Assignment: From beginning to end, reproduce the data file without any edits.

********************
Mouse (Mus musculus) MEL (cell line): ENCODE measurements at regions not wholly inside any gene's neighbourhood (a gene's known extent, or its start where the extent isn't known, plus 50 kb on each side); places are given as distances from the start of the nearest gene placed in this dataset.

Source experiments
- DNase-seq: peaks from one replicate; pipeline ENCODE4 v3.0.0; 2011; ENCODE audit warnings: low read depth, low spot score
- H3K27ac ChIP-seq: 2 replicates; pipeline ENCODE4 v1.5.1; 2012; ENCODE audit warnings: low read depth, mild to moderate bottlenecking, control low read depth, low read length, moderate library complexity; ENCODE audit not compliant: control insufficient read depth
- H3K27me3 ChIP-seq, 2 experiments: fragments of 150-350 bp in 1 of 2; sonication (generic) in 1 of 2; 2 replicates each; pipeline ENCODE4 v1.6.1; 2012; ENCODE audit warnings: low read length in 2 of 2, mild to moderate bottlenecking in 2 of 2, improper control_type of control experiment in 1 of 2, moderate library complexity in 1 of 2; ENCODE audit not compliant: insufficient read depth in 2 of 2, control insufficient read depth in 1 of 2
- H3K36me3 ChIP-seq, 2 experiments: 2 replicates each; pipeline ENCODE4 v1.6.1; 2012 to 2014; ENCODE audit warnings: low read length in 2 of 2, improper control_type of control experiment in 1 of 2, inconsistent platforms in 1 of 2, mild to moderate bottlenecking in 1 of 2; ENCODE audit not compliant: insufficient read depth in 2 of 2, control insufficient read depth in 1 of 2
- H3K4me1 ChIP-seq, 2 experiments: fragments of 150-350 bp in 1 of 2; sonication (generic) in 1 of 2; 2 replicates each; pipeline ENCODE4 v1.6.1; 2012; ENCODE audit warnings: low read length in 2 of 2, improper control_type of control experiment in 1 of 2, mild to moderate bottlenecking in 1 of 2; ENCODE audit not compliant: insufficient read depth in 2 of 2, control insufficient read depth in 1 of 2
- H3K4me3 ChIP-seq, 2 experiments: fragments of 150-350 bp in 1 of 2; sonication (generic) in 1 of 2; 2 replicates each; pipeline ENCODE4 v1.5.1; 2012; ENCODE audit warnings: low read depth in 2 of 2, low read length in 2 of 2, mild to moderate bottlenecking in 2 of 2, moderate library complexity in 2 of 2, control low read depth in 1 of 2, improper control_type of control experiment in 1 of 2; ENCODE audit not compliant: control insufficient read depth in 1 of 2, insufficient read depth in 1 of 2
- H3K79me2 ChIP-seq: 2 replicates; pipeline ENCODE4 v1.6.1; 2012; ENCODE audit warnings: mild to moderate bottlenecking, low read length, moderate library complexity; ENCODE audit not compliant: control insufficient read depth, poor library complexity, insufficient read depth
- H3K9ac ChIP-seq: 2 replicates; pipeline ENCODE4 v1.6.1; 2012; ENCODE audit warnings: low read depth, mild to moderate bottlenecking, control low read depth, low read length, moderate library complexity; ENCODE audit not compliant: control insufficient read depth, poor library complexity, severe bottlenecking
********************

Mouse (Mus musculus) MEL (cell line): ENCODE measurements at regions not wholly inside any gene's neighbourhood (a gene's known extent, or its start where the extent isn't known, plus 50 kb on each side); places are given as distances from the start of the nearest gene placed in this dataset.

Source experiments
- DNase-seq: peaks from one replicate; pipeline ENCODE4 v3.0.0; 2011; ENCODE audit warnings: low read depth, low spot score
- H3K27ac ChIP-seq: 2 replicates; pipeline ENCODE4 v1.5.1; 2012; ENCODE audit warnings: low read depth, mild to moderate bottlenecking, control low read depth, low read length, moderate library complexity; ENCODE audit not compliant: control insufficient read depth
- H3K27me3 ChIP-seq, 2 experiments: fragments of 150-350 bp in 1 of 2; sonication (generic) in 1 of 2; 2 replicates each; pipeline ENCODE4 v1.6.1; 2012; ENCODE audit warnings: low read length in 2 of 2, mild to moderate bottlenecking in 2 of 2, improper control_type of control experiment in 1 of 2, moderate library complexity in 1 of 2; ENCODE audit not compliant: insufficient read depth in 2 of 2, control insufficient read depth in 1 of 2
- H3K36me3 ChIP-seq, 2 experiments: 2 replicates each; pipeline ENCODE4 v1.6.1; 2012 to 2014; ENCODE audit warnings: low read length in 2 of 2, improper control_type of control experiment in 1 of 2, inconsistent platforms in 1 of 2, mild to moderate bottlenecking in 1 of 2; ENCODE audit not compliant: insufficient read depth in 2 of 2, control insufficient read depth in 1 of 2
- H3K4me1 ChIP-seq, 2 experiments: fragments of 150-350 bp in 1 of 2; sonication (generic) in 1 of 2; 2 replicates each; pipeline ENCODE4 v1.6.1; 2012; ENCODE audit warnings: low read length in 2 of 2, improper control_type of control experiment in 1 of 2, mild to moderate bottlenecking in 1 of 2; ENCODE audit not compliant: insufficient read depth in 2 of 2, control insufficient read depth in 1 of 2
- H3K4me3 ChIP-seq, 2 experiments: fragments of 150-350 bp in 1 of 2; sonication (generic) in 1 of 2; 2 replicates each; pipeline ENCODE4 v1.5.1; 2012; ENCODE audit warnings: low read depth in 2 of 2, low read length in 2 of 2, mild to moderate bottlenecking in 2 of 2, moderate library complexity in 2 of 2, control low read depth in 1 of 2, improper control_type of control experiment in 1 of 2; ENCODE audit not compliant: control insufficient read depth in 1 of 2, insufficient read depth in 1 of 2
- H3K79me2 ChIP-seq: 2 replicates; pipeline ENCODE4 v1.6.1; 2012; ENCODE audit warnings: mild to moderate bottlenecking, low read length, moderate library complexity; ENCODE audit not compliant: control insufficient read depth, poor library complexity, insufficient read depth
- H3K9ac ChIP-seq: 2 replicates; pipeline ENCODE4 v1.6.1; 2012; ENCODE audit warnings: low read depth, mild to moderate bottlenecking, control low read depth, low read length, moderate library complexity; ENCODE audit not compliant: control insufficient read depth, poor library complexity, severe bottlenecking